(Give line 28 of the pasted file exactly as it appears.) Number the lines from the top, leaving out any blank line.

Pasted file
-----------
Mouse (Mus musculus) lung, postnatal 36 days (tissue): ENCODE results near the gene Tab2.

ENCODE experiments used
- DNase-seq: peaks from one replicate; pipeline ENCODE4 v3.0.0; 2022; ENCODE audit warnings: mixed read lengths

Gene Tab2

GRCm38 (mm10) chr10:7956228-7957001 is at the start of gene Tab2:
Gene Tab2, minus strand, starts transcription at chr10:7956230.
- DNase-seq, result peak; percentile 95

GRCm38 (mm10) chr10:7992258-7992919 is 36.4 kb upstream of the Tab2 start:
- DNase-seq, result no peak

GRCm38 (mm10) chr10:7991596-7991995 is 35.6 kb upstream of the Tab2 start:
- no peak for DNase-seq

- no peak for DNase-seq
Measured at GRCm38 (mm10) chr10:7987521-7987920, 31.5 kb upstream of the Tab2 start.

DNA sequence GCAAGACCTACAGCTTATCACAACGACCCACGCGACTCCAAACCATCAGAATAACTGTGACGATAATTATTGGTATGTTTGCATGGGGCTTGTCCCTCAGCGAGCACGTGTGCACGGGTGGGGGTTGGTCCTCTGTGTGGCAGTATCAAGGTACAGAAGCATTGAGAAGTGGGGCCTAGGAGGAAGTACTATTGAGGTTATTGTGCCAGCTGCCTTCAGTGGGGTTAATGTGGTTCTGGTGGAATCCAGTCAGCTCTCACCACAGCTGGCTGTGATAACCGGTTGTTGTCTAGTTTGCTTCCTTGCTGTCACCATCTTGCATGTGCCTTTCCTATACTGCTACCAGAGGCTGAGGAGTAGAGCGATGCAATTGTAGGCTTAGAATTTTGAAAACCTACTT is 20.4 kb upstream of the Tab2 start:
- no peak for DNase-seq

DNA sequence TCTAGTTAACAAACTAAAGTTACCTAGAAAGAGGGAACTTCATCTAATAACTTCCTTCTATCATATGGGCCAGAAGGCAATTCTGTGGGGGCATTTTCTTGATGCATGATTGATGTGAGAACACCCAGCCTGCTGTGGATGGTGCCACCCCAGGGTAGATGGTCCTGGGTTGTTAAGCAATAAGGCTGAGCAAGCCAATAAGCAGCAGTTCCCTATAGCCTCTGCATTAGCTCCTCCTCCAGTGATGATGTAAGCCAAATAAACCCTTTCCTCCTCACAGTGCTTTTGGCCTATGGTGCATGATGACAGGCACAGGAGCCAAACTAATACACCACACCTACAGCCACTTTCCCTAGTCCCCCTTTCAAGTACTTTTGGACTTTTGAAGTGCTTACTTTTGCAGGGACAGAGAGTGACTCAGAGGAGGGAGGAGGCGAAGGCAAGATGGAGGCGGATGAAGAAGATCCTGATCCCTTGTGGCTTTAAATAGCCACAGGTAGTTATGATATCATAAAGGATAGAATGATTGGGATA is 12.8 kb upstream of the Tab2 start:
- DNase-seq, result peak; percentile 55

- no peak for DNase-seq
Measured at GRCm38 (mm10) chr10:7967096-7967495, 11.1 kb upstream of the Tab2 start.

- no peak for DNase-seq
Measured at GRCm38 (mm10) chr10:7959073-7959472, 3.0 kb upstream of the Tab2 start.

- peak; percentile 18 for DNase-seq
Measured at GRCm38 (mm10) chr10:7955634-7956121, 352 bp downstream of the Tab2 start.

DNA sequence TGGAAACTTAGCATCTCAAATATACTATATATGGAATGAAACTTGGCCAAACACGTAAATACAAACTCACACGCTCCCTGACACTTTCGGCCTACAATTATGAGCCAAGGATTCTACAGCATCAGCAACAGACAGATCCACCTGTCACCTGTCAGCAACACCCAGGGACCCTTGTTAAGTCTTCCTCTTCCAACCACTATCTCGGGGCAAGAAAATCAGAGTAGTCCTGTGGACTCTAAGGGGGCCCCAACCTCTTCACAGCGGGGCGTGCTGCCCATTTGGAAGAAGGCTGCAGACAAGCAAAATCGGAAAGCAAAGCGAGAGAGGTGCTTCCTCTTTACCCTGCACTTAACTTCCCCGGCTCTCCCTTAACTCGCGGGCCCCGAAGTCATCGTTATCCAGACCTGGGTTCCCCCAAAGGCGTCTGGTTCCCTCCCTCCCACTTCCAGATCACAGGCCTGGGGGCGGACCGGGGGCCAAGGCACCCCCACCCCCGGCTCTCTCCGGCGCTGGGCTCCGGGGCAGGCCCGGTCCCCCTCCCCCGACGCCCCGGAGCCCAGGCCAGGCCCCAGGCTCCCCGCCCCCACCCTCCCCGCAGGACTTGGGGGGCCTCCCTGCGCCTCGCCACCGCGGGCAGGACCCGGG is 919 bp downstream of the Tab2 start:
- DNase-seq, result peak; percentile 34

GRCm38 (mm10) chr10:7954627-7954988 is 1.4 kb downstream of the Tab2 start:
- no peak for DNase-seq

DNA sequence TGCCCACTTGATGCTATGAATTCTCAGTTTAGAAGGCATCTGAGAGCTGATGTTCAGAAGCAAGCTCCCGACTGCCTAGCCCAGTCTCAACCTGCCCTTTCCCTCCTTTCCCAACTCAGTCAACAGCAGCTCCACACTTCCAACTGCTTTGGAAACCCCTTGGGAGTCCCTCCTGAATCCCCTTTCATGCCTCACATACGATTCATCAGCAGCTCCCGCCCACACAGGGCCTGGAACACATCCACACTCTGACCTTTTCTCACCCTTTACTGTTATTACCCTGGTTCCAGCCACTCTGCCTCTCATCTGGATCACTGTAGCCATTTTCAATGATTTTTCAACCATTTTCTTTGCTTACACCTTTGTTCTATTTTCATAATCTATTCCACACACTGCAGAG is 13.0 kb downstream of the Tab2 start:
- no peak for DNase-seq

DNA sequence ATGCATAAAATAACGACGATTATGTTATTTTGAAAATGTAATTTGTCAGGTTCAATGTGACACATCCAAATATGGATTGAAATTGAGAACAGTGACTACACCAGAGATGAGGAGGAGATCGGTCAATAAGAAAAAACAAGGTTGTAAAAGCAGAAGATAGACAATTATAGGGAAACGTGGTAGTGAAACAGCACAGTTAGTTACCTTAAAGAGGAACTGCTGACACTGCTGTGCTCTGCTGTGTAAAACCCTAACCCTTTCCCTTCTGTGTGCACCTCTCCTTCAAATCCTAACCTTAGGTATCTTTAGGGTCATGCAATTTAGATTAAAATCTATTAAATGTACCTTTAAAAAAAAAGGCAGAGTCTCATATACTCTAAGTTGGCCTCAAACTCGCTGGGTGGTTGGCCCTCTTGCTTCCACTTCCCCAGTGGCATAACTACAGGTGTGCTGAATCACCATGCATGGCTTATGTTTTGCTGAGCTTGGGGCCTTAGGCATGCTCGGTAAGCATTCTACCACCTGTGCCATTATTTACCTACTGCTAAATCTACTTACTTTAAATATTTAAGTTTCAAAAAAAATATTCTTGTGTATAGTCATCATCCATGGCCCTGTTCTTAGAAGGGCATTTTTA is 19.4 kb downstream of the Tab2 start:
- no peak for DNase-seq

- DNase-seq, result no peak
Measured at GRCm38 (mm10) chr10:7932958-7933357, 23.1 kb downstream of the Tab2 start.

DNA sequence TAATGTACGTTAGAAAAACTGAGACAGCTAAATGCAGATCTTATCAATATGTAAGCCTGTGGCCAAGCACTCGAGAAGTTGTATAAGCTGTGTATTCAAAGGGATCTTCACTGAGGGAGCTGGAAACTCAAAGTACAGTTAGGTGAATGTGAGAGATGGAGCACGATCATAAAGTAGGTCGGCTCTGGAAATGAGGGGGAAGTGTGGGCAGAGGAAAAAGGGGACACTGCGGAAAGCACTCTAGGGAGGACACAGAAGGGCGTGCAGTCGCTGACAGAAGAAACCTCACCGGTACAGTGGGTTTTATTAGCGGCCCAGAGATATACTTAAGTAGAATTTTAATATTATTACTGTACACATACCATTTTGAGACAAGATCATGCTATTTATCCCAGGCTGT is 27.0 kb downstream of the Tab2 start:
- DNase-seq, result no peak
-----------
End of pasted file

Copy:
DNA sequence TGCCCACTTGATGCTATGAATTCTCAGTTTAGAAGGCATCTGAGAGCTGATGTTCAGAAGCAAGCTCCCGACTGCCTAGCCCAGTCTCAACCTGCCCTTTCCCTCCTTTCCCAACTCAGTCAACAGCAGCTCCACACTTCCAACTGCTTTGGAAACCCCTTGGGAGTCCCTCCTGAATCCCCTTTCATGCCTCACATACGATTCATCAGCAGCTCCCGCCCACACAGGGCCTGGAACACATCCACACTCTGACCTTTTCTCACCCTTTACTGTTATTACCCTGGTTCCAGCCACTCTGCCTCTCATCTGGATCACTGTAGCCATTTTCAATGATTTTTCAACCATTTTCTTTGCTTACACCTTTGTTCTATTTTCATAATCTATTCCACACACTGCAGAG is 13.0 kb downstream of the Tab2 start: